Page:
Data Management and Sharing

What is this page?

This page is intended as an introduction to the management and sharing of research data. 

Properly managing data can:
  • Help prevent data from being lost.
  • Make the research process more efficient.
  • Fulfill requirements from the organizations that sponsor and publish your work.
Sharing data can:
  • Enable others to ask new questions of existing datasets.
  • Advance the state of research and innovation.
  • Strengthen the evidence base, by ensuring that research is verifiable, reproducible, and transparent.
  • Ensure that the results of publically funded research are available to the public.

While proper data management and sharing benefit the research community as a whole, the researcher most likely to benefit from your data management and sharing practices is you.

The purpose of this guide is not to tell you that you need to manage and share your data in a specific way, but to communicate some best practices related to data management and sharing so that you can ensure your data can be understood, used, and build upon by your collaborators, other researchers, and- most importantly- by you in future.

Get Help

To request a consultation related to data management and/or data sharing, please follow this link or contact John Borghi - JBorghi(at)Stanford(dot)edu.

Managing and Sharing Data

Data management and sharing are iterative processes that occur throughout the course of a given research project. This means that decisions you make early- even while you are still planning out your data collection and analysis procedures- can have substantial effects on how you will be able to eventually use and share your data.

As shown by the visualization below, data management and sharing also exist along a continuum of practice. You and your collaborators may excel in one area of data management but have less formal practices related to another area. 

Source:  Borghi J.A., Abrams S., Lowenberg D., Simms B., Chodaki J. (2018) Support Your Data: A Research Data Management Guide for Researchers. Research Ideas and Outcomes, 4, e28439,
Defining our Terms

Data - According to the Stanford Research Handbook: Research data includes records that are necessary for the reconstruction and evaluation of reported results of research and the events and processes leading to those results, regardless of the form or the media on which they may be recorded.

Essentially, data includes the inputs or outputs- whether they consist of values entered into spreadsheets, images, or other formats- that are required to evaluate, reproduce, or built upon the analyses or conclusions of a given research project. For the purposes of this guide, This includes, this definition of data includes “raw” data, processed data, research-related code, and documentation pertaining to study parameters and procedures.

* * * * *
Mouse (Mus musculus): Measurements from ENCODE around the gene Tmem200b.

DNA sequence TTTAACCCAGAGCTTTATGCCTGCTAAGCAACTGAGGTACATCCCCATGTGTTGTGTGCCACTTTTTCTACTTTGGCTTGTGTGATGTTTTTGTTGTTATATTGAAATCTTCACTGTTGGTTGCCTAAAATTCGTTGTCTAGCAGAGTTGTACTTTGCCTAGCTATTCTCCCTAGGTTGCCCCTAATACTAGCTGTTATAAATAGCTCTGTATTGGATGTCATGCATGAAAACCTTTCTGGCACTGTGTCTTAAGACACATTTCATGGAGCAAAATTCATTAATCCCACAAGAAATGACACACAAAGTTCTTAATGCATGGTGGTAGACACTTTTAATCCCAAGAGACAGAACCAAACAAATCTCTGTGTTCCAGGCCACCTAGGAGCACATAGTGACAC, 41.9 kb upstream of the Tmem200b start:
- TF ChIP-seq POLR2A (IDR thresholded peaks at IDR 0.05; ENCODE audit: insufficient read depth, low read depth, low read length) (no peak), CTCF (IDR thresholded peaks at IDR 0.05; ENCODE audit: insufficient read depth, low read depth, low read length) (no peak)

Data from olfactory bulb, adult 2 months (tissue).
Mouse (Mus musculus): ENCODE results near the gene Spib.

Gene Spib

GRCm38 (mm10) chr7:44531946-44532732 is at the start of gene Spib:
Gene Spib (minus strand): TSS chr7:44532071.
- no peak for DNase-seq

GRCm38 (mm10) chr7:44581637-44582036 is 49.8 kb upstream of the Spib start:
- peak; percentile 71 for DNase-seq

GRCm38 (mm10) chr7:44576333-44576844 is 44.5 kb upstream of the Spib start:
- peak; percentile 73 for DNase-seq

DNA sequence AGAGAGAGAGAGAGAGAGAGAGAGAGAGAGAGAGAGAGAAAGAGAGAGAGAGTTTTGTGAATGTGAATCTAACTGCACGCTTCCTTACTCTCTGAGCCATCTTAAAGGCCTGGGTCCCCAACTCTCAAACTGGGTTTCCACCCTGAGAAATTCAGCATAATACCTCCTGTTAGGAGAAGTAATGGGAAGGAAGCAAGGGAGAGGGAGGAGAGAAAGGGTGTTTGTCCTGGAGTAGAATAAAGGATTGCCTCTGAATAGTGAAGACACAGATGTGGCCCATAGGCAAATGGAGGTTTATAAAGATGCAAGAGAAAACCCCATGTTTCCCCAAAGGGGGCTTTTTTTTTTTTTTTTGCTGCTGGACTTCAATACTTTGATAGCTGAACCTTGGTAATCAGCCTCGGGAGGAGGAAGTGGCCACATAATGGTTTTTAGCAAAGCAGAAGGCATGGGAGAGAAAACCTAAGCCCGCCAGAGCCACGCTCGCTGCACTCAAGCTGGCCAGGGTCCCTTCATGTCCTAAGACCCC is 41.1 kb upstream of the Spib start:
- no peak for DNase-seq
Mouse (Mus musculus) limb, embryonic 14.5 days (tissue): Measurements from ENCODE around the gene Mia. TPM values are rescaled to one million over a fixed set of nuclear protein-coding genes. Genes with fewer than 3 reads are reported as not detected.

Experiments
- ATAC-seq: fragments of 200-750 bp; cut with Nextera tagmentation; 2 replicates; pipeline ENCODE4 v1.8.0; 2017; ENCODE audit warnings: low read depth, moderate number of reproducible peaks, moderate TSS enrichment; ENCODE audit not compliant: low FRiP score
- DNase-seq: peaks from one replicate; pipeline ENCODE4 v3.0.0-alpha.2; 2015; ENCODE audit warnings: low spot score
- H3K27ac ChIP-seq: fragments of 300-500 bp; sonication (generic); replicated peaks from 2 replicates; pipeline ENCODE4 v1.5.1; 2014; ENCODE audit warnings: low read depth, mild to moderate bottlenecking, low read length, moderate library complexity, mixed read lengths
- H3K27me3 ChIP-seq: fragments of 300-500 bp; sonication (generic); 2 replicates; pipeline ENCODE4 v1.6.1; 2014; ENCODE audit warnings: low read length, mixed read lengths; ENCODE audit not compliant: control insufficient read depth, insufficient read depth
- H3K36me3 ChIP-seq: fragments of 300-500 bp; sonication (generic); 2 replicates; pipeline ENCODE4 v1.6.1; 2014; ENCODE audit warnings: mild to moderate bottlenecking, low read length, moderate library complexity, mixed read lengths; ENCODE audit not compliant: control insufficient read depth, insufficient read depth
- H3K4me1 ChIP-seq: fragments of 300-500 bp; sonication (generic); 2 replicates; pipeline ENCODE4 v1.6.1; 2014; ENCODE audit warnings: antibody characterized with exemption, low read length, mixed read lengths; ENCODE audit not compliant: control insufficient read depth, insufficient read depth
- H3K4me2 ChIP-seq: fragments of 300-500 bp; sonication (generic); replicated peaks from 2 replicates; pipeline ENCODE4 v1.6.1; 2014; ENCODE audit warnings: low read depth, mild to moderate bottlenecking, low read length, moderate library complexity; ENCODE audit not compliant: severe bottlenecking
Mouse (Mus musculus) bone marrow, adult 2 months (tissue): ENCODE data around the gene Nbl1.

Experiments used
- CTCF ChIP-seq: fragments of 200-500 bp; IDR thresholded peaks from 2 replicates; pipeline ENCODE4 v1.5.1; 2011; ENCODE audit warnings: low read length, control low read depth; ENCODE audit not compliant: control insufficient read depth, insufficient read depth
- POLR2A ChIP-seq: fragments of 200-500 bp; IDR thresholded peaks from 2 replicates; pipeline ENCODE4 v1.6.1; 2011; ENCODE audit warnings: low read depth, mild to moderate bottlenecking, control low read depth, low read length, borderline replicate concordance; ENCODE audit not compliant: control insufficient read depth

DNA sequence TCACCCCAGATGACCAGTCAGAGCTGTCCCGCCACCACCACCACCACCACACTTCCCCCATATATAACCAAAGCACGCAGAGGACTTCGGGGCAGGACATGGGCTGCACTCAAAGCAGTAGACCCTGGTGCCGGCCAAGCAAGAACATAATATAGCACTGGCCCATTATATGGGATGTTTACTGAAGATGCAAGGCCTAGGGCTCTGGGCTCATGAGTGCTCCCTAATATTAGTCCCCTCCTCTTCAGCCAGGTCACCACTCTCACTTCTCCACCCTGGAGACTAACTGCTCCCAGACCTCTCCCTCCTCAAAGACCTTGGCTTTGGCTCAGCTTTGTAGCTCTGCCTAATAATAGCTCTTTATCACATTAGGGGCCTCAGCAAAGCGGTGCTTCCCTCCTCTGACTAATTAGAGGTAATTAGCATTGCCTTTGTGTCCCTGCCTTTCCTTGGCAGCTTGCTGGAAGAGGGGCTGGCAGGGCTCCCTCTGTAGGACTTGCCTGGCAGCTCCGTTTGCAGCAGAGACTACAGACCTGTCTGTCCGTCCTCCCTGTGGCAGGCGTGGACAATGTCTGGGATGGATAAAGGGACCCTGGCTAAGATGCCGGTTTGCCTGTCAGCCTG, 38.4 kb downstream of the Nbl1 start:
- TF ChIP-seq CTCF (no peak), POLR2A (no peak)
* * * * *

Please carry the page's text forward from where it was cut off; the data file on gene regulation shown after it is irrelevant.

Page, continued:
Data Management - Encompasses activities and behaviors related to the storage, organization, documentation, and dissemination of data. Effective data management is also crucial to establishing the accessibility of data after a project’s conclusion. Proper data management is characterized by standardization (every member of a research team is following the same set of practices) and documentation (details of how data is to be managed are recorded, communicated, and updated when necessary).

Data Sharing – The release of data for use by others. Data sharing is a continuum of practices. While the term can refer to sharing data through a public repository it also includes sharing through more mediated or controlled mechanisms (e.g. data access committees, data use agreements, etc).

The sharing of research data is a component of Open Science, which encompasses a variety of efforts focused on making scientific research more transparent and accessible. Though the term is frequently used to refer to efforts aimed at ensuring access to the products of the research process - journal articles, datasets, code, and other materials - open science also encompasses efforts to ensure that the scientific enterprise is inclusive and equitable.

Defining our Terms

Some topics related to data management and sharing are best illustrated through example. Let's say you have a file data.csv, the contents of which are shown above. In its current form, could say what this data is describing? If you received this data from a collaborator, what questions would you have? Would you say that this data is complete?

We'll return to this example throughout this guide to demonstrate specific data management and sharing-related practices.

The contents of a file named data.csv
  Variable 1 Variable 2 Variable 3
1 97.5 55 97
2 97.6 52 98
3 97.5 49 97
4 97.5 58 98
5 97.4 56 98